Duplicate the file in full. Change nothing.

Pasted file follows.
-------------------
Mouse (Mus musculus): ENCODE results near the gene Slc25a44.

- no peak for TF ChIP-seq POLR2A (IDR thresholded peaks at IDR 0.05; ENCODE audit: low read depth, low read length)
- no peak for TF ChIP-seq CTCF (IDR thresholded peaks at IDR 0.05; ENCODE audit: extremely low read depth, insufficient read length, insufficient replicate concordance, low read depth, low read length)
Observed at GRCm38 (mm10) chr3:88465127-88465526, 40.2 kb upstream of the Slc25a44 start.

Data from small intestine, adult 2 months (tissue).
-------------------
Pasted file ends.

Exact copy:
Mouse (Mus musculus): ENCODE results near the gene Slc25a44.

- no peak for TF ChIP-seq POLR2A (IDR thresholded peaks at IDR 0.05; ENCODE audit: low read depth, low read length)
- no peak for TF ChIP-seq CTCF (IDR thresholded peaks at IDR 0.05; ENCODE audit: extremely low read depth, insufficient read length, insufficient replicate concordance, low read depth, low read length)
Observed at GRCm38 (mm10) chr3:88465127-88465526, 40.2 kb upstream of the Slc25a44 start.

Data from small intestine, adult 2 months (tissue).